The Vineyard Energy Project took root almost four years ago when Ms. Warner received a U.S. Department of Energy grant from the Million Solar Roofs program. Through the federal program since then, she has secured almost $200,000 in funding for education and planning efforts on the Vineyard. But the Million Solar Roofs program has been eliminated for the coming year, and almost all of the regional Department of Energy offices will be closing next June.

With almost 150 solar systems on the Island already, Ms. Warner said the group will continue to work toward its goal of 500 solar roofs by 2010, as well as its larger aspiration to produce a majority of the Vineyard's energy from renewable sources. But now the Vineyard Energy Project – which also relies on private donations and other grants - will be doing so without a solid source of funding,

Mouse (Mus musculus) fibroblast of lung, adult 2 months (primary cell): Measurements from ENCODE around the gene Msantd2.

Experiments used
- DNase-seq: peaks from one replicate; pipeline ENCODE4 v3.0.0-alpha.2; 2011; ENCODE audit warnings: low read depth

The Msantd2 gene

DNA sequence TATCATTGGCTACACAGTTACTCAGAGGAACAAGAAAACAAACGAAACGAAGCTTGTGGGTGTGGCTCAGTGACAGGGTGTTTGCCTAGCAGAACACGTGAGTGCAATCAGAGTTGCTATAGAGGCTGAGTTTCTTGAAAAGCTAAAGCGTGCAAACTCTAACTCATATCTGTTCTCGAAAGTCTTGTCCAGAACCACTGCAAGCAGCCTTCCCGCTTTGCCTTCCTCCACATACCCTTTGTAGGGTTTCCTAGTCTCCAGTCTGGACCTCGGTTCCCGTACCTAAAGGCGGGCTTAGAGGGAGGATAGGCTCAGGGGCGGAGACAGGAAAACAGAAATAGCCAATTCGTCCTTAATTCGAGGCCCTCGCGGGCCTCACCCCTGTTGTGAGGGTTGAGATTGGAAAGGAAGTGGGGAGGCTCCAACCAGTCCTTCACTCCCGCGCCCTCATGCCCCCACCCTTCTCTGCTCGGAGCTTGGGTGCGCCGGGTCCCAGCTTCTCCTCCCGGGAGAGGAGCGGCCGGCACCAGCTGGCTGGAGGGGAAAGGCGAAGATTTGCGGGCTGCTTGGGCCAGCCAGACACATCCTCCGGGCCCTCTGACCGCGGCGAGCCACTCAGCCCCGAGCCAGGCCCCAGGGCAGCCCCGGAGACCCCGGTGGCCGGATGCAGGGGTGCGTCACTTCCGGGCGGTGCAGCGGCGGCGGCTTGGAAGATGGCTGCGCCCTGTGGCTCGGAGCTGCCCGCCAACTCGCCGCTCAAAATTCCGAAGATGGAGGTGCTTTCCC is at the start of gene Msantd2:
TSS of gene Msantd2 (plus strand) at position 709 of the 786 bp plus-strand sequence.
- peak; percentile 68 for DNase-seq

"We've applied for some grants, and will continue to apply for others. We're committed to continuing to work," Ms. Warner said. "But we need help."

Ms. Warner suggested that if the Vineyard is serious about its energy future, and the work of the organization is seen as a public service, then the Island should look to Aspen - another seasonal community with large second homes - as a model for local funding mechanisms.

Five years ago the city of Aspen enacted stricter green building codes and developed a renewable energy mitigation program, where property owners with homes over 5,000 square feet are required to either install renewable energy systems in their homes or pay an extra tax into an energy fund that promotes other sustainable projects in town. The fund has collected more than $2 million in fees.

Aspen building inspector Stephen Kanipe will explain the program during the Energy Day forum tomorrow.

The energy user fee, as implemented in Colorado, may require an act of the Massachusetts state legislature before it could be enacted on the Vineyard. But Cape and Islands state senator Robert O'Leary has said that the Island could develop a similar program through the broad powers of the Martha's Vineyard Commission.